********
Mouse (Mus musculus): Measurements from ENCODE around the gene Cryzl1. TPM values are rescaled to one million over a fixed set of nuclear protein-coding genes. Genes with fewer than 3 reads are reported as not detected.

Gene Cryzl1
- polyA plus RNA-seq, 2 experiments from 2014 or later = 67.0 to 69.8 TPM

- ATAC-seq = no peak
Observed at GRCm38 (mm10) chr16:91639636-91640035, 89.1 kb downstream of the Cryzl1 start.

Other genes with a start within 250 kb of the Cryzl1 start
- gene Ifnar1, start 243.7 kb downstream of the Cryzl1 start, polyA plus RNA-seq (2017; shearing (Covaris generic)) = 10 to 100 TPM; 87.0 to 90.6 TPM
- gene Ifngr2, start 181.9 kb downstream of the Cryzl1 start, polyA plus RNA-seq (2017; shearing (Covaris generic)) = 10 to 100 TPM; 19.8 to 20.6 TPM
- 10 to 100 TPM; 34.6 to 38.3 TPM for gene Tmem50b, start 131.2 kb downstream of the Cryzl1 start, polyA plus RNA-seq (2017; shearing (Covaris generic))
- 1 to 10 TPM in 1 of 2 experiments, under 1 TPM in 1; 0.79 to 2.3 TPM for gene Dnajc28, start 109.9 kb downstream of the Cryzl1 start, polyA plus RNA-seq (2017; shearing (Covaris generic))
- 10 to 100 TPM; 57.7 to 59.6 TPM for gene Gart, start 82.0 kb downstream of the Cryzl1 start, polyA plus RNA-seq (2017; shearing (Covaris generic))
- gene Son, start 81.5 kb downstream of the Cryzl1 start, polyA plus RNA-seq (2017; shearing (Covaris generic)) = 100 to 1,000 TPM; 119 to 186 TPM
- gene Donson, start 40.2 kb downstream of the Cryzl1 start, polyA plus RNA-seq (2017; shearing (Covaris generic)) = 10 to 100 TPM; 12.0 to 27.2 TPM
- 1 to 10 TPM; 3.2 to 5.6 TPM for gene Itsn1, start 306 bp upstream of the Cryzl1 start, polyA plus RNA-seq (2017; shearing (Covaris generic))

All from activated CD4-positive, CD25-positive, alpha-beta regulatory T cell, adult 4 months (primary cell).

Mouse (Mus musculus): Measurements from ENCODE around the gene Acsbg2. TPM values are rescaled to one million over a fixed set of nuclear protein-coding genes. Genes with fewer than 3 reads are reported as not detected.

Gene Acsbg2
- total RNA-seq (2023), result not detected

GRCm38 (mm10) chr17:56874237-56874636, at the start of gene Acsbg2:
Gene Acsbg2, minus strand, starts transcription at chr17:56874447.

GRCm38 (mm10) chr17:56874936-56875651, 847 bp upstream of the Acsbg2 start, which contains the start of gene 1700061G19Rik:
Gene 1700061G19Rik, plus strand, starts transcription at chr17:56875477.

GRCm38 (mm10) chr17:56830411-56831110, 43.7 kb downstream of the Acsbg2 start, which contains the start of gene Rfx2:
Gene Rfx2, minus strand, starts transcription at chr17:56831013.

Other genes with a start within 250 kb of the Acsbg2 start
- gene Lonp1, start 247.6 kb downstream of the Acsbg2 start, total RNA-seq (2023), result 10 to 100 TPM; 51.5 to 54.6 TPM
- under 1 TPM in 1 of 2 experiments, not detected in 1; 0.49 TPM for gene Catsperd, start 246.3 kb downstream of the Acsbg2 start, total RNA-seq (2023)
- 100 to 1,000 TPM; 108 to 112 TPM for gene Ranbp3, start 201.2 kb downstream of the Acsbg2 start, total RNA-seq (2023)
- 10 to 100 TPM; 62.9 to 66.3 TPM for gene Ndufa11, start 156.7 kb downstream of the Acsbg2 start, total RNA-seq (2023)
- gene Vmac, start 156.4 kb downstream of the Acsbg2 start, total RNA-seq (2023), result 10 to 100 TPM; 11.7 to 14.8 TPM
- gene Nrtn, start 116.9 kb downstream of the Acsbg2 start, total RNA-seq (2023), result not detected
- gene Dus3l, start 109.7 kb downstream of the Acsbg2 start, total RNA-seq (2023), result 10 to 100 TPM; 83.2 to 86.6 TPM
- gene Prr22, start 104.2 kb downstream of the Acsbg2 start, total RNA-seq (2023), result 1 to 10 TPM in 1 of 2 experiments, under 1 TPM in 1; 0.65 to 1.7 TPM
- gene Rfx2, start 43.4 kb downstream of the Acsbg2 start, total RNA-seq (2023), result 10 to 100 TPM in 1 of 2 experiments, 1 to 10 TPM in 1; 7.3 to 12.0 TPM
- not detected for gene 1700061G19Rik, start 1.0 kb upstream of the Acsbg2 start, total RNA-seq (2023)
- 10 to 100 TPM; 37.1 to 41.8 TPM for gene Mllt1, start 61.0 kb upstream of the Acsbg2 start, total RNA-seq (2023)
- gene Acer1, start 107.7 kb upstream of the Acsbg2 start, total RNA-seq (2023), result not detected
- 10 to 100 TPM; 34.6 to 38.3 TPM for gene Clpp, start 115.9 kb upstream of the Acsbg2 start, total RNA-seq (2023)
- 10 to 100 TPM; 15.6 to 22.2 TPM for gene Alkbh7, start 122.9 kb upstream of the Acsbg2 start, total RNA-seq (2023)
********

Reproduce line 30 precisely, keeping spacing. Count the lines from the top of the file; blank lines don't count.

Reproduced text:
- gene Vmac, start 156.4 kb downstream of the Acsbg2 start, total RNA-seq (2023), result 10 to 100 TPM; 11.7 to 14.8 TPM